If your creditor threatens to garnish your wages, you can obtain a personal loan to pay off your debts.

Do that as soon as possible – don’t wait until your creditor goes to court and gets a wage garnishment order against you.

You should be able to get a personal loan to pay off your debts – even if you have the garnishment on your credit report.

This way, you can pay off your debts in a lump sum, get quick and immediate relief, and avoid the stress associated with a prolonged series of payments.

If you find it hard to obtain a personal loan because of the garnishment order on your financial records, consider borrowing money from a family member.

But remember that no matter who give you credit, it is given to you in good faith, and you must repay it on time.

4. File a consumer proposal

If your employer has been served a wage garnishment order against you, a consumer proposal plan can provide relief from wage garnishment.

A consumer proposal is a legally binding arrangement that is negotiated with your creditors via a Licensed Insolvency Trustee (LIT).

This proposal is the only debt settlement program that has been sanctioned by the Canadian Government.

 

When you file a consumer proposal:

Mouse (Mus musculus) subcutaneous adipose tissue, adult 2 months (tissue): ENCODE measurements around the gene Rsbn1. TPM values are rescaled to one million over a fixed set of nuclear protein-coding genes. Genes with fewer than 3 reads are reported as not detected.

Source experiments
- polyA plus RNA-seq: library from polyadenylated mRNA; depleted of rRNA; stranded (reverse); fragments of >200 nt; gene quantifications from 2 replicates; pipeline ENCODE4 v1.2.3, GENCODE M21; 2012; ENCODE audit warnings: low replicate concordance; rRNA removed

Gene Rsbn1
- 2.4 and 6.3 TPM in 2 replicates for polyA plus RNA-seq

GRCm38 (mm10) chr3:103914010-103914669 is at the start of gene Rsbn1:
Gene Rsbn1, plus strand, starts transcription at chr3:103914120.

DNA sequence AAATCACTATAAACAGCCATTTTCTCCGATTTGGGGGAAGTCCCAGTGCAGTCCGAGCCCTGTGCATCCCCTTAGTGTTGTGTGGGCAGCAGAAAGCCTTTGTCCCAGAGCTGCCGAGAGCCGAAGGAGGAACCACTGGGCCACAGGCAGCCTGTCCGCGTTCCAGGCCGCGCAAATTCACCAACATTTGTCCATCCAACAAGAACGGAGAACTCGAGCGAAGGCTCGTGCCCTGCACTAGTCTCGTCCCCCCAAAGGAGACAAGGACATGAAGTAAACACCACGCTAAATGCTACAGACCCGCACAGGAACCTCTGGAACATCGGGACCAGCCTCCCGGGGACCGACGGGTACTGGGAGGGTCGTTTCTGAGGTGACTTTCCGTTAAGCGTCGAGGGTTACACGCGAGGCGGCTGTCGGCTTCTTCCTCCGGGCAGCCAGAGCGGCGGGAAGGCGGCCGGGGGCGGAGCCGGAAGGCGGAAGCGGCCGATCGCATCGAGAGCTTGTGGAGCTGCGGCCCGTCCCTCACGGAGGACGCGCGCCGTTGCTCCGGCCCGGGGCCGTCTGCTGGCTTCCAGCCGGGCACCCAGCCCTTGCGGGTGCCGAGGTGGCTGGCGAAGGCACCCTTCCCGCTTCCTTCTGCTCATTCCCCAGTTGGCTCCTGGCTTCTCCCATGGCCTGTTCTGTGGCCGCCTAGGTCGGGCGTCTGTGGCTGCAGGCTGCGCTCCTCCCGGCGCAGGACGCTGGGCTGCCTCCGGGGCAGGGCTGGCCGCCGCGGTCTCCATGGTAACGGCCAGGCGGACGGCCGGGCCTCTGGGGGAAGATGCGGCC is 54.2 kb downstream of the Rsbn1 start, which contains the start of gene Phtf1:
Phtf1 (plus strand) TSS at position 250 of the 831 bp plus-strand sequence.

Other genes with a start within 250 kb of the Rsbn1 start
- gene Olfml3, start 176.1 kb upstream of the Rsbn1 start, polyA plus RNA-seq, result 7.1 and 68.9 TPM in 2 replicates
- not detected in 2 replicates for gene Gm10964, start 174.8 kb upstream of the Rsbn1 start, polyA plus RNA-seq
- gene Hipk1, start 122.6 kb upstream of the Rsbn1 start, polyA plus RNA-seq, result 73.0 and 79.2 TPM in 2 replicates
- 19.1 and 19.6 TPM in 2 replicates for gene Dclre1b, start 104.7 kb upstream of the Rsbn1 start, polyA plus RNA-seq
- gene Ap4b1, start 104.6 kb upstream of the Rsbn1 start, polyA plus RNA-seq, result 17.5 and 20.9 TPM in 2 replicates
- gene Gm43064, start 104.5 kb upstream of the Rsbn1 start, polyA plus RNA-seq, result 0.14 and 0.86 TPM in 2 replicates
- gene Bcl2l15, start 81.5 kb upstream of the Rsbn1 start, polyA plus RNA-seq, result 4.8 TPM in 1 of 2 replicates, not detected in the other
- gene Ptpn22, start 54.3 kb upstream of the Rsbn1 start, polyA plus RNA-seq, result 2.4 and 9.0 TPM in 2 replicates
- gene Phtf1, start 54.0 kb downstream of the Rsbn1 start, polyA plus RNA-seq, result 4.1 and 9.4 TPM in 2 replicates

• Most wage garnishments are stopped immediately.
  • Interest stops accumulating from the date you submit the proposal.
  • Collection companies/creditors cannot contact you for payment.
  • Your assets will not vest immediately with the LIT.
  • You offer a settlement where you pay only a part of the debt.
  • You have a maximum repayment time of five years.

 

A debt proposal can provide you with immediate protection from:

 

  • Credit card debts
  • Bank loans
  • Payday loans
  • Tax debts
  • Some types of student loan debts.
  • Declare Bankruptcy

 

Your final choice to stop wage garnishment is to file for personal bankruptcy.

As harsh as this sounds, filing for personal bankruptcy gives you a chance to start fresh.

When you file for bankruptcy, you surrender every that you own to a LIT or Licensed Insolvency Trustee, in exchange for eliminating all your debts.

Different provinces have different bankruptcy rules.

Here are some points to consider before filing for personal bankruptcy.

You can file bankruptcy if you owe a minimum of $1,000 and if you cannot meet your debts as and when they must be paid.

You are entitled to an automatic discharge from a state of personal bankruptcy in nine months.

However, you must remember that filing for bankruptcy can affect your ability to obtain credit once you are discharged, as the bankruptcy will remain on your credit report for a long time.

Bankruptcy takes care of unsecured debts such as credit cards, income tax, personal loans, and overdrafts.

Some unsecured loans, such as some student loans, alimony, and child support, are not discharged.

Some secured loans cannot be erased – such as car loans and mortgages.

Conclusion

You will have enough time to think about the repayment of your loans.

Your creditor would have sent you notices, letters, and even tried to call you or send you emails regarding your delayed payments.

So, you will have time to realize that a wage garnishment notice is in order.

Instead of waiting until your employer is served with a wage garnishment order against you, take measures to stop it.